23 Jul, 2009
I haven't added anything in the past year, because the (too few) nights
I had the scope out provided no new information: fun and good viewing,
to be sure, but nothing remarkble (pro or con). But in the last week,
I've been back out in New Mexico, same place as last year,
and have had two spectactular nights--one coming after the biggest
rainfall they've had here in years. So this seemed like a good time for
a report on how the scope is doing, after a year and a bit of
ownership, under nearly pristine skies.
First off, not a single problem with the scope so far. And it's seen a
lot of bumpy roads, as well as its share of nights outside under a
cover. Given how dusty it is up here, a mirror rinse may be in order
sometime soon; but that's it. The scope continues to hold colimation
very well. Nothing new to report, and on this front, no news is good
I didn't do a careful test of the conditions on the nights in question.
I was viewing as much as possible. But stars of magnitude 6.7 near
the Little Dipper were not hard to spot. On the first night, the
transparency was very good, though the seeing was not. On the second
night, the transparency was OK, but the seeing was terrific. At the end
of the second night--spent with Jupiter, watching Callisto's shadow
near the great spot, and occasionally sneaking off for very nice views
of Uranus and Neptune--a light wind was the limiting factor on
magnification. No matter how much power I threw at Jupiter, the image
was sharp and steady when the wind calmed. But I "settled" for
300-500x, and was delighted the next morning by how well my eyepiece
view matched the image provided by SkyTools3.
Sidebar: I am writing during the day, of course, and have just paused
in order to fail (yet again) to get a photo of the road runner who
often goes past the house. Indeed, it sometimes knocks--well, pecks--at
the glass back door, and has hopped up onto the lounge chair outside.
But each time I reach for the camera, the bird either disappears,
or something goes wrong: no card in the camera, it
was set for 2 second delay, the battery just gave out; I drop
something that makes a big noise; the back door sticks; etc. I have put
a small dish of bird seed near the door, and will soon be ordering my
Acme catalog. But back to night skies...
Looking at a series of NGC galaxies that I hadn't seen before
reconfimed that the 18FX does really well on faint fuzzies, and that
the slewing/tracking remains very accurate. (Likewise for planets. I
was quite impressed when a later slew from Neptune to Uranus put the
latter in the field of a 7 Nagler: push GoTO, and there you are; hard
to argue with that. ) I hadn't seen Stephan's Quintet since the last
time I was at this site. My
notes suggest that the view then was impressive, though even better
this time. But the optics really strutted their stuff on globular
clusters and big nebula. Regarding the latter, views of the North
American with a Pan 35 and a nebula filter were jaw dropping--perhaps
the best overall views I've had in any scope, since the greater detail
visible with a signicantly larger f/4+ mirror greatly reduces the field
of view. (I haven't yet had the chance to look through one of the new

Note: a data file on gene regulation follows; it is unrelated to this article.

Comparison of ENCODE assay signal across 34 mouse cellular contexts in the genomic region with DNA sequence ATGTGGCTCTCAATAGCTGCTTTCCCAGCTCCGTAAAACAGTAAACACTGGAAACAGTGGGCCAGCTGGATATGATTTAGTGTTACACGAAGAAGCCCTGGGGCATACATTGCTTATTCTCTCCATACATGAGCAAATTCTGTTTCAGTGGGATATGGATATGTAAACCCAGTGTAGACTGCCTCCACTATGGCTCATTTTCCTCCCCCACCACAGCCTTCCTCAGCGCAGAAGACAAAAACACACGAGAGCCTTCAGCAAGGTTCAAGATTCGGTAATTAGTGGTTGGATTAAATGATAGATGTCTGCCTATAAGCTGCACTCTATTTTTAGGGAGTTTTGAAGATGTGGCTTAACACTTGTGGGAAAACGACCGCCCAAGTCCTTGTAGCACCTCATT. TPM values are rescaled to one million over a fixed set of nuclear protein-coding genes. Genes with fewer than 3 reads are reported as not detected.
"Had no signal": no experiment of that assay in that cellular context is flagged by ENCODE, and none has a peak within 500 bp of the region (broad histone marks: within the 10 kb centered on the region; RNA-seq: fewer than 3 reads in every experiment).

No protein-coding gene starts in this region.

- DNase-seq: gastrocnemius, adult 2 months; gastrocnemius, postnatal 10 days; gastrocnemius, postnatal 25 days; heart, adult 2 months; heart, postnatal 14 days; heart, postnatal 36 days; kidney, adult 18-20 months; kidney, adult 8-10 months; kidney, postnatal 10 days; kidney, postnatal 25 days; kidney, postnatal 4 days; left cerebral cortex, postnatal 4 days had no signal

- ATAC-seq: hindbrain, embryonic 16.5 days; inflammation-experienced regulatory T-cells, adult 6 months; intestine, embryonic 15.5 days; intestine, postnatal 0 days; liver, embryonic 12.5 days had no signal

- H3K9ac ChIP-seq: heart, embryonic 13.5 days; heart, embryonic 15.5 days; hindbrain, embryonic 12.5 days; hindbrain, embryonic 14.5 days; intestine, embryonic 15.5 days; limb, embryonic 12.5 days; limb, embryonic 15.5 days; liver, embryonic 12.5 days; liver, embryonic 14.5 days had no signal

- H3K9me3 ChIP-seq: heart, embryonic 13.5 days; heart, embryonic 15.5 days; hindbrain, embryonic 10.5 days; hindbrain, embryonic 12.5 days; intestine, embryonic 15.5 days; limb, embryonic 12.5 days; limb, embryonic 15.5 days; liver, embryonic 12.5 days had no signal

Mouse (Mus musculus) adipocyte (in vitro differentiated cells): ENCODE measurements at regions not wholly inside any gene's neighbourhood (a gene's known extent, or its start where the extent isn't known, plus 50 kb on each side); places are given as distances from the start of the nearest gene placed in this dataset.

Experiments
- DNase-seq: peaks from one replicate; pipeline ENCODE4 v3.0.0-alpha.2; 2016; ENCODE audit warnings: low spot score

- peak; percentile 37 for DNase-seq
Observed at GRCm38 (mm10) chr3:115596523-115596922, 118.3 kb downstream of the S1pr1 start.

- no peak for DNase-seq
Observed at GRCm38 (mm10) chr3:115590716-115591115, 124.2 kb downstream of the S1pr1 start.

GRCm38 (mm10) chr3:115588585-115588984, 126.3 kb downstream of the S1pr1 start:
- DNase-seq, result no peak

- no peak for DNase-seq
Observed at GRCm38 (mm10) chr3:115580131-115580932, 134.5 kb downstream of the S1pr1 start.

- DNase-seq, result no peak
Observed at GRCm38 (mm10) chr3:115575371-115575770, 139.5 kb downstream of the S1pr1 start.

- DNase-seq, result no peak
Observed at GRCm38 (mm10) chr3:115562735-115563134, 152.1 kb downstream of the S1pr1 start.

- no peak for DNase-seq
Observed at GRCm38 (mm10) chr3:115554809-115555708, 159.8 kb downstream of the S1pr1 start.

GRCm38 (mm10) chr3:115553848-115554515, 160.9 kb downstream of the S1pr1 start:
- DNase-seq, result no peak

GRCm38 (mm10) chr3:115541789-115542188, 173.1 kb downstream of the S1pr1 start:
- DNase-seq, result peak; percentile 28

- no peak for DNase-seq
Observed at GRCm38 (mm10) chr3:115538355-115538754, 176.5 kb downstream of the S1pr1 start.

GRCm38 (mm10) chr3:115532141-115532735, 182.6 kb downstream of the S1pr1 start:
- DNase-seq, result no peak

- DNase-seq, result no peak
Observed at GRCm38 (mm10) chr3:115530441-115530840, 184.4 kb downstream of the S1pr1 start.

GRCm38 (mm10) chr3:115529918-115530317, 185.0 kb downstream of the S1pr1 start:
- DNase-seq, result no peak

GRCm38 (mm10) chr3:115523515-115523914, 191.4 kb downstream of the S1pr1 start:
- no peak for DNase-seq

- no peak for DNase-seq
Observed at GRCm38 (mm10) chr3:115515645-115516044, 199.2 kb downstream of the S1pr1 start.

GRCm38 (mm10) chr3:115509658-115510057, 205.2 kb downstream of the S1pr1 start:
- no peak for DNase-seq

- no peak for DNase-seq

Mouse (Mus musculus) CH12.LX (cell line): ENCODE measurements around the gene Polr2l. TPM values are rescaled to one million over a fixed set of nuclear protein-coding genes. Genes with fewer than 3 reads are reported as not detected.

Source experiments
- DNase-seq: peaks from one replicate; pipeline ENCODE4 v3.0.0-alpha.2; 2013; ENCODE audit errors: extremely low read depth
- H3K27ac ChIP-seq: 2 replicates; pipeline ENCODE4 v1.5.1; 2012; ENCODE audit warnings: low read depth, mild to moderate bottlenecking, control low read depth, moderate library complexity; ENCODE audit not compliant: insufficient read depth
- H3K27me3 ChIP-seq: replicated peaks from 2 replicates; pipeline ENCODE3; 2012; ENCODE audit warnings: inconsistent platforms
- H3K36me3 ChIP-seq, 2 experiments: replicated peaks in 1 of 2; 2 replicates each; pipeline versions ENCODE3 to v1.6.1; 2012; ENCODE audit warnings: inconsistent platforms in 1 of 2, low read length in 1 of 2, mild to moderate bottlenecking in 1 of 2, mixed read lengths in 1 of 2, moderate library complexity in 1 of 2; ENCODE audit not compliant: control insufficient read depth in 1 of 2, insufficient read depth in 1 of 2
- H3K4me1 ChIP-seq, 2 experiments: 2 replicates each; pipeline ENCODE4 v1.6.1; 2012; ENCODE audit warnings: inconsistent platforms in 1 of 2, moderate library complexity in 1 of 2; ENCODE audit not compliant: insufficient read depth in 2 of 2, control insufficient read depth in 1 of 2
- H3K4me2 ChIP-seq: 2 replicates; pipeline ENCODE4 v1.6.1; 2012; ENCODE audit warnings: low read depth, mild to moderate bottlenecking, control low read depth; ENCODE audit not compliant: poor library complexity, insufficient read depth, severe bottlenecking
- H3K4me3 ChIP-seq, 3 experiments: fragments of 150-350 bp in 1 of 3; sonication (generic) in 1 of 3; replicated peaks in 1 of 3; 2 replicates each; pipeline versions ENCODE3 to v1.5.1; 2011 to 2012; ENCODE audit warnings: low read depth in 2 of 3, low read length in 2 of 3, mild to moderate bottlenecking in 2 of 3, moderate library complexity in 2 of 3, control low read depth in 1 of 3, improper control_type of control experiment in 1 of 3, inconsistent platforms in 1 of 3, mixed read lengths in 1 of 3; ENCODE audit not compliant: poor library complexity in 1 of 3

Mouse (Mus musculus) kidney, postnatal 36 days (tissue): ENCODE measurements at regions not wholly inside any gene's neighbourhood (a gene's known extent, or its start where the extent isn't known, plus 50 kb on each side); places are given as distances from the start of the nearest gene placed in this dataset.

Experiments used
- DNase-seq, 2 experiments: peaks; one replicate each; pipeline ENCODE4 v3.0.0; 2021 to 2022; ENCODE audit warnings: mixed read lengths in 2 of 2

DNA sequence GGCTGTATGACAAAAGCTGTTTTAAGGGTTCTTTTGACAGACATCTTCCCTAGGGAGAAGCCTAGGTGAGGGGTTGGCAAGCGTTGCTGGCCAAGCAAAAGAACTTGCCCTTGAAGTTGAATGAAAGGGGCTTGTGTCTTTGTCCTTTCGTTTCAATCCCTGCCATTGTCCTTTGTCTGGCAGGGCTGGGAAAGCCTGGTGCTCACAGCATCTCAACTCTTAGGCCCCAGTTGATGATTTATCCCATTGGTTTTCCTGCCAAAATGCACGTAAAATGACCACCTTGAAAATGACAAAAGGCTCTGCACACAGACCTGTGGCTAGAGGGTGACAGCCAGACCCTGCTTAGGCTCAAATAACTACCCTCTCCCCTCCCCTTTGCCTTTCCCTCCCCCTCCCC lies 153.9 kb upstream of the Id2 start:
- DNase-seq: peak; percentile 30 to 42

f/3.3 Starmasters.) Ditto for the Veil. I continue to be very happily
surprised at how well a Pan 35 works in the scope. Switching between
this lens and an Ethos 13 on a Milky Way nebula tour kept me
occupied for a long while, especially once I got to the Eagle. I'm
quite sure that I saw pillars, during an extended period of
sitting steadily. When I got up from the scope, the Milky
Way was directly overhead and almost dazzlingly bright.
Indeed, conditions were good enough to spot the central star in the
Ring Nebula. It took high magnification and a little scope
jiggling to get the star to emerge, more or less clearly, from the soup
for the first time. But once I had it, I was able to reduce the
magnification a bit and get a larger field of view, leaving more room
for averted vision. (But since the nearby 13th magnititude star was
annoyingly bright, I tried to keep it out of sight.) Racking in
and out a bit provided several clear glimpses, including one during a
moment of especially steady seeing that revealed a
lovely green-blue spark.
Hard to ask for more from a very portable telescope. Get it under good
skies, and it doesn't get in the way; it makes what good skies offer
readily available. Easy to set up, easy to use, easy to break down.
Getting and keeping precise collimation is not a chore; nor is cooling
the mirror, as I noted before.
Pushing the scope around and star hopping is fun; but the software and
hardware do their jobs admirably, with less battery drain than I would
have expected. I push more buttons than I did a year ago, and don't
regret it. My wife Sue (63" tall), pictured below with the scope at
dusk, loves getting quick tours.
As a result, she's much more interested in astronomy than she was 18
months ago. And while I hate to admit this matters, the scope just does
look good--in use, and even in the basement at home, For what it's
worth, I have stopped thinking about an 18" f/3.7 as
either large or fast, and not just because Singmaster/Lockwood
pushing the envelope. And it's not that I want anything else;
anything larger wouldn't fit through the back door of
house. It's that after a year and a bit, the 18FX just seems like the
size of a decent telescope, and pleasantly shorter than just about all
the others that can show as much.
I'll be out here a bit longer, and will add a few more observing notes.
But then I'll call it quits on this "report." Bottom line: still very
happy, and now fully comfortable with the scope.